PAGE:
Antibody inducing polyvalent cancer vaccines Journal Article

Authors: Ragupathi, G.; Gathuru, J.; Livingston, P.
Article Title: Antibody inducing polyvalent cancer vaccines
Abstract: The great majority of cancer patients can initially be rendered free of detectable disease by surgery and/or chemotherapy. Adjuvant chemotherapy or radiation therapy are generally only minimally beneficial, so there is real need for additional methods of eliminating residual circulating cancer cells and micrometastases. This is the ideal setting for treatment with a cancer vaccine. The immune response induced is critically dependent on the antigenic epitope and vaccine design. For antibody induction there is one best vaccine design, conjugation of the antigen to an immunogenic protein such as KLH and the use of a potent adjuvant such as the saponins QS-21 and GPI-0100. This approach alone induced strong antibody responses against the glycolipids GM2, fucosyl GM1 and globo H and the mucin backbone MUC1, and cancer cells expressing these antigens. Other antigens required additional modifications to augment relevant immunogenicity. GD2 and GD3 lactones and N-propionylated polysialic acid were significantly more effective at inducing antibodies against tumor cells than the unmodified antigens. Tn, sTn and TF trimers (clusters) were significantly more effective than the monomers at inducing antibodies reactive with the cancer cell surface. The optimal approach for Le(Y), KSA, PSMA, and CA125 (MUC16) remains to be determined. Antibodies are ideally suited for eradicating pathogens from the bloodstream and from early tissue invasion. Passively administered and vaccine induced antibodies have accomplished this, eliminating circulating tumor cells and systemic or intraperitoneal micrometastases in a variety of preclinical models, so antibody-inducing vaccines offer real promise in the adjuvant setting. Polyvalent vaccines will probably be required due to tumor cell heterogeneity, heterogeneity of the human immune response and the correlation between overall antibody titer against tumor cells and antibody effector mechanisms. Over the next several years, Phase II clinical trials designed to determine the clinical impact of polyvalent conjugate vaccines will be initiated in the adjuvant setting in patients with SCLC and several epithelial cancers.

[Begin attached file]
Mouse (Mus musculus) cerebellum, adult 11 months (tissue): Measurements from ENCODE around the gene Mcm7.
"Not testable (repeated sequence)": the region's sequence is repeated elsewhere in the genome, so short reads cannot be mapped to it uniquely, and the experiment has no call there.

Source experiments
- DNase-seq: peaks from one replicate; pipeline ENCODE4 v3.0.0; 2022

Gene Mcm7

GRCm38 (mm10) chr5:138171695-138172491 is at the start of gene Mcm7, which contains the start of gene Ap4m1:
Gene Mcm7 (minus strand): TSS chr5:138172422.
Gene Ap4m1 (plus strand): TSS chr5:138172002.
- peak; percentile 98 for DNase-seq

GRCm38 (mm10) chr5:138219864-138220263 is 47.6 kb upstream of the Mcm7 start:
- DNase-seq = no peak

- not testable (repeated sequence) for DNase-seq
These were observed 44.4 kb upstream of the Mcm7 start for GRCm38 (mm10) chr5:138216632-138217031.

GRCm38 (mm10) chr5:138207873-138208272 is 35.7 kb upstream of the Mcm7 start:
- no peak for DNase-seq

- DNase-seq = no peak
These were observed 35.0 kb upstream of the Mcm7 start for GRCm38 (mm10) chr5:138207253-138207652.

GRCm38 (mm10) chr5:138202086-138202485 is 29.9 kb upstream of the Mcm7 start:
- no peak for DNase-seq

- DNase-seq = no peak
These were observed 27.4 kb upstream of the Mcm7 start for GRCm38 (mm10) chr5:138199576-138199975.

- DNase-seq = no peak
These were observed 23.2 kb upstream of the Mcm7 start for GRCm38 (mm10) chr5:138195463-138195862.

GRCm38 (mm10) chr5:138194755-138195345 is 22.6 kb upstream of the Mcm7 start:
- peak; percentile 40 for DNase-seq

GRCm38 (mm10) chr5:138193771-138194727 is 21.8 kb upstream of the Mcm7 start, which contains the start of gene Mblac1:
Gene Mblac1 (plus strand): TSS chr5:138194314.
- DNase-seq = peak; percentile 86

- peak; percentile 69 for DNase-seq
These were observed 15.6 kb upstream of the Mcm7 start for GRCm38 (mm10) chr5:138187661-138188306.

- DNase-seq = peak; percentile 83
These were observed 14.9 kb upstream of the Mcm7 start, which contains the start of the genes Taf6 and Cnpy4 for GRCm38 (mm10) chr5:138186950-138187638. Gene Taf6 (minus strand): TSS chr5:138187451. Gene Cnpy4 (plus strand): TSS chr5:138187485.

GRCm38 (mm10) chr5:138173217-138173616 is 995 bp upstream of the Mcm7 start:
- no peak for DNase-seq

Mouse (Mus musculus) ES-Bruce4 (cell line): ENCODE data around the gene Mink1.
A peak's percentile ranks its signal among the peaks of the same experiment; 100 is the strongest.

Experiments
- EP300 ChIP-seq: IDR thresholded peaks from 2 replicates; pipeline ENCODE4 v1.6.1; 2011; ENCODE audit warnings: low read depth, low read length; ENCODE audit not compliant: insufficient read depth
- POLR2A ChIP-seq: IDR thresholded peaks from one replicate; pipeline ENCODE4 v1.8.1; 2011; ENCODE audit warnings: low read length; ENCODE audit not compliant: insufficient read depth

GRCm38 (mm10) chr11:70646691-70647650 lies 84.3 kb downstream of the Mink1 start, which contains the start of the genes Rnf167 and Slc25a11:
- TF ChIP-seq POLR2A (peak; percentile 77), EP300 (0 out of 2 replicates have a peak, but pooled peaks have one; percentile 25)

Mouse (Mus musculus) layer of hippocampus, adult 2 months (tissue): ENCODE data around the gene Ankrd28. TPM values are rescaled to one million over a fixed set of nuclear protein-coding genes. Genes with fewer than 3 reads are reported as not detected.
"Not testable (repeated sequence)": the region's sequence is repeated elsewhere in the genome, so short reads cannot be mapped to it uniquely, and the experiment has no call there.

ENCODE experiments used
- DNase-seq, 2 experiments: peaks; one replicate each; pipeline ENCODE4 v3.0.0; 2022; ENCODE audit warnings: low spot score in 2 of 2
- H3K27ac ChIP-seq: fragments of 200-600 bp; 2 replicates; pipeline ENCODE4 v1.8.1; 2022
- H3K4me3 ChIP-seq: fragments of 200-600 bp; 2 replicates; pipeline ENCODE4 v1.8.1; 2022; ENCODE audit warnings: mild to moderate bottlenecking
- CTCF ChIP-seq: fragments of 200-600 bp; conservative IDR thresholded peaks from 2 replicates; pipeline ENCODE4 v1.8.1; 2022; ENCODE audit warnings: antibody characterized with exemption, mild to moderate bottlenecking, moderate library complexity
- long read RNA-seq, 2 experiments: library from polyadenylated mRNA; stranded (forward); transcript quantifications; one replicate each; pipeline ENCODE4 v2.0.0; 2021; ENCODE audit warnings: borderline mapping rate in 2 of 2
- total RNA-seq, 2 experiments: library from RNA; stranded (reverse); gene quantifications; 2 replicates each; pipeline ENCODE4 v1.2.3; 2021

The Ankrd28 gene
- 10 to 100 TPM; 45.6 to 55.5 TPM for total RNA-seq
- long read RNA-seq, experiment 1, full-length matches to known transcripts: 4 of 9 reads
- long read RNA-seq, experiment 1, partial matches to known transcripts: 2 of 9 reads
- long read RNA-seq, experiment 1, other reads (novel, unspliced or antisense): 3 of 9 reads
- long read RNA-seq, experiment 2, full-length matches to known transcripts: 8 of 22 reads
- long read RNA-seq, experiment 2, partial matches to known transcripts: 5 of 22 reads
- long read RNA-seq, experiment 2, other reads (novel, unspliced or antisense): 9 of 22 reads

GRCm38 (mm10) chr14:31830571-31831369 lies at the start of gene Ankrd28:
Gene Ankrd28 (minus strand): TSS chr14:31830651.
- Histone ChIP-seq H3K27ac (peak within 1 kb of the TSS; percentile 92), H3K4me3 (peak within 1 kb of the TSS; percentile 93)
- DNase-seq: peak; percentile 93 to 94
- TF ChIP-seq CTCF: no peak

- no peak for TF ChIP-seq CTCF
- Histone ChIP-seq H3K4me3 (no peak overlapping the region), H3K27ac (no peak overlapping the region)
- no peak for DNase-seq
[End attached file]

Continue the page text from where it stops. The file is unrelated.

Keywords: review; animal; animals; tumor antigen; immunology; antigens, neoplasm; cancer vaccine; cancer vaccines; antibodies, neoplasm; cancer antibody
Journal Title: Cancer Treatment and Research
Volume: 123
ISSN: 0927-3042
Publisher: Springer  
Date Published: 2005-01-01
Start Page: 157
End Page: 180
Language: English
PUBMED: 16211870
PROVIDER: scopus
DOI: 10.1007/0-387-27545-2_7
Notes: -- Chapter 7 in 'Tumor Immunology and Cancer Vaccines' (ISBN: 978-1-4020-8119-4) -- "Cited By (since 1996): 29" - "Export Date: 24 October 2012" - "Source: Scopus"
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  1. Govindaswami Ragupathi
    133 Ragupathi